So this is what Maggie needs to resolve: We’ve got two groups, both of whom wish to marry, neither of whom can conceive on their own. According to Maggie that’s a bad combination. Yet she’s willing to let them marry as long as they’re not same-sex couples. At this point it takes some real tap dancing to avoid the idea that it’s really just all about gays.
Still, I invite Maggie to explain.
A preemptory note: Our opponents have two common responses to this:
- It would be a terrible invasion of privacy to investigate the fertility of an opposite-sex couple before granting a marriage license! If you hear this, then ask: “So if we could somehow know their fertility, you’d be fine with denying them marriage?” You’ll likely get back something about not wanting to deal in hypotheticals (which are entirely within the realm of possibility!), and that means they’re not willing to follow their reasoning to its logical conclusion.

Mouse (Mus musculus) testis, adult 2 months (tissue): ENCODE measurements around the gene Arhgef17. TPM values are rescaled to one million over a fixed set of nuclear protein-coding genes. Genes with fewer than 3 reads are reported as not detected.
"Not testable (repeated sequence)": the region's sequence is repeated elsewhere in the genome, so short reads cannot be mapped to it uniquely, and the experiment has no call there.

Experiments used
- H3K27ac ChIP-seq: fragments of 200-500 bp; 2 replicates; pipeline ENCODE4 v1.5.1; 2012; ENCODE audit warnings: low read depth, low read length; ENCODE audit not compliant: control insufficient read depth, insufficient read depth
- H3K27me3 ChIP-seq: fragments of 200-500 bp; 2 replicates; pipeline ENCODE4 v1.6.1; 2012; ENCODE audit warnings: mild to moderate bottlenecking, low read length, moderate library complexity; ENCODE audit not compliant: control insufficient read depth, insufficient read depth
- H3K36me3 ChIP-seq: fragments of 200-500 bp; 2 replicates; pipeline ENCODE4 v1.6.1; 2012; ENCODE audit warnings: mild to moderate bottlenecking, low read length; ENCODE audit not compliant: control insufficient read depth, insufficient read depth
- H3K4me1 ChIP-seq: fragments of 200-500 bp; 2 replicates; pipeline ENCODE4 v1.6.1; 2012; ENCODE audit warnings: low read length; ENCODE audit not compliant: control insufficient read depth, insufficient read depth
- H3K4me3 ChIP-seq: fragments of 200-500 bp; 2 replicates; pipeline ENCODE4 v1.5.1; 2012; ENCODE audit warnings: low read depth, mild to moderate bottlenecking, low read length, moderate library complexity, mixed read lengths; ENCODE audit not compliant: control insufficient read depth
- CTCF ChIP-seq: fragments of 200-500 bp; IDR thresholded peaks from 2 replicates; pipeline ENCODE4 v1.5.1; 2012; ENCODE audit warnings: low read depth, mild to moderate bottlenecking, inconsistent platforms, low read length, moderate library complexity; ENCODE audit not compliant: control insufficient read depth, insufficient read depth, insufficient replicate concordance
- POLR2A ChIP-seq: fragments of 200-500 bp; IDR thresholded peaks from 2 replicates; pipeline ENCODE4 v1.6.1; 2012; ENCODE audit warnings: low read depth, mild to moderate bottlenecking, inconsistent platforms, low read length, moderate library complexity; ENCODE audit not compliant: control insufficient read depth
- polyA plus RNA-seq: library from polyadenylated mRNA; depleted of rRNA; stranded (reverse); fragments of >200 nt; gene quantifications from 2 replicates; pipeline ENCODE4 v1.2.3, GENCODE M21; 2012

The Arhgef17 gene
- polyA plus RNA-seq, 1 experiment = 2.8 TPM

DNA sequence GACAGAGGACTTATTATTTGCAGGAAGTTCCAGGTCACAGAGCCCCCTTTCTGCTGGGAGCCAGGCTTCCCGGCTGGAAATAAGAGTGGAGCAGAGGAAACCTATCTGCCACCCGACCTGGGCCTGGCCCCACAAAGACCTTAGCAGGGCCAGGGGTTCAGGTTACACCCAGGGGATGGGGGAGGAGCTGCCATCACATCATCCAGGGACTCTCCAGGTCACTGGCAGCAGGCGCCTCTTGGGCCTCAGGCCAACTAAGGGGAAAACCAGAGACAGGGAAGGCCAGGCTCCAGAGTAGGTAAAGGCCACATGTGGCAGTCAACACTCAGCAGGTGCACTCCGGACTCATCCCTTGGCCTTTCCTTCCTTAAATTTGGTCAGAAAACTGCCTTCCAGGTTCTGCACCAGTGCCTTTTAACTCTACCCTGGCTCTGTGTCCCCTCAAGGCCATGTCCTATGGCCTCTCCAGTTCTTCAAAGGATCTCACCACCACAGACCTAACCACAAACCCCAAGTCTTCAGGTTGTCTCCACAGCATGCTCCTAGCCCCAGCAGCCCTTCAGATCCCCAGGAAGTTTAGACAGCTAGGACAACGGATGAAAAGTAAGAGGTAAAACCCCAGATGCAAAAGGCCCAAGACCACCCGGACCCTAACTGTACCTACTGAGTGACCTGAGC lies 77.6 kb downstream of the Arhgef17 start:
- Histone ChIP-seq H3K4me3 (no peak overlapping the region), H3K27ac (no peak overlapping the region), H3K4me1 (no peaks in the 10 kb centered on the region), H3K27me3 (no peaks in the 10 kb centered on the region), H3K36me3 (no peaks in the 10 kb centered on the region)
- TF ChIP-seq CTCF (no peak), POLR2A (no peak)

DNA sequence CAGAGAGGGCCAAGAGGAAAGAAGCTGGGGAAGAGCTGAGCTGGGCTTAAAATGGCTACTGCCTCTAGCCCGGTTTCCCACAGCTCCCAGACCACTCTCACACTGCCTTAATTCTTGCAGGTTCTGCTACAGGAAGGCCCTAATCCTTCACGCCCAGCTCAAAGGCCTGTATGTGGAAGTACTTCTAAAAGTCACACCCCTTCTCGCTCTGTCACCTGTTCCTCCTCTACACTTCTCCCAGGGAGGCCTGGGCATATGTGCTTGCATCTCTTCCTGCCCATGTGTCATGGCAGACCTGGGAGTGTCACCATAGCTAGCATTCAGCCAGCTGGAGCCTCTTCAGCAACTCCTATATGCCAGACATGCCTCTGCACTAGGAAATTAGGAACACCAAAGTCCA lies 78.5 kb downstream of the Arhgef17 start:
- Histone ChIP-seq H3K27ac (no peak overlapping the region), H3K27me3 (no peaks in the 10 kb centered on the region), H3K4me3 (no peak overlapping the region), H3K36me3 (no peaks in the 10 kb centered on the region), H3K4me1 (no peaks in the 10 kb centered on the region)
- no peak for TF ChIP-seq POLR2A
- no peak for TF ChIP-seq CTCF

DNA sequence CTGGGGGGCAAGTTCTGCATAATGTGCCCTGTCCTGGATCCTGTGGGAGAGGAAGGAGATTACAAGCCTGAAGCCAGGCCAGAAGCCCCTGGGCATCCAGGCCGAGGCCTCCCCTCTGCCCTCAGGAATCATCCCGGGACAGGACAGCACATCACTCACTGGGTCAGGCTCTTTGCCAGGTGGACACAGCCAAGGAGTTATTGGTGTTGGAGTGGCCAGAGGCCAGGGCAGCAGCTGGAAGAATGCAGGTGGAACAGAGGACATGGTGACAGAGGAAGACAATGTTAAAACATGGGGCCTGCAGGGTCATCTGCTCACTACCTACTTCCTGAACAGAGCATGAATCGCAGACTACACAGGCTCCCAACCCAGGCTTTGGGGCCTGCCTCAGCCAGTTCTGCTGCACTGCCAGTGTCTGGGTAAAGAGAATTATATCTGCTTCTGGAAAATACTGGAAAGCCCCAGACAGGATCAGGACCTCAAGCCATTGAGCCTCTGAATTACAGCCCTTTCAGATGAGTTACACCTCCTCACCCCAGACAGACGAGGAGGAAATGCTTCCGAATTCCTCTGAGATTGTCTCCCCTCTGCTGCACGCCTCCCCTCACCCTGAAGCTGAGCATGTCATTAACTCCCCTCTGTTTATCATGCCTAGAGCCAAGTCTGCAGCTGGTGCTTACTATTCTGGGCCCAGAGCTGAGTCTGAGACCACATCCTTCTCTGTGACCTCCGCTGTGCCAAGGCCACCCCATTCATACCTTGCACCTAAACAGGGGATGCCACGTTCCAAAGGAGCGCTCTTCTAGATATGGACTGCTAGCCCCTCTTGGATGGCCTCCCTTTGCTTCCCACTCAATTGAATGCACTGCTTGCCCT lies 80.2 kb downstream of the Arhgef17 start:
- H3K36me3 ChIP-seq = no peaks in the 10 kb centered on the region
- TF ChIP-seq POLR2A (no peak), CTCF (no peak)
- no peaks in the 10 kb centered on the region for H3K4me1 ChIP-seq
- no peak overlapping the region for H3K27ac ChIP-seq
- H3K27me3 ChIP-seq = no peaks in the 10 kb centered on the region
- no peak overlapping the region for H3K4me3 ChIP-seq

- We don’t define laws according to the exceptions. In other words, opposite-sex infertile couples are merely “exceptions” that the law can’t be bothered to address. To begin with, what a dismissive insult! Can you imagine telling a heartbroken couple who has struggled and failed to conceive: We would take away your marriage rights but we simply can’t be bothered. Further, it’s not true; the law carves out exceptions constantly — consider killing as murder vs. self-defense. But most of all, if we don’t base laws on exceptions, then why do our opponents spend millions trying to rob one small exception — one small group of couples — of their marriage rights simply because they cannot conceive on their own?
So be ready for those responses. You’re likely to hear them, and they’re easy to deal with.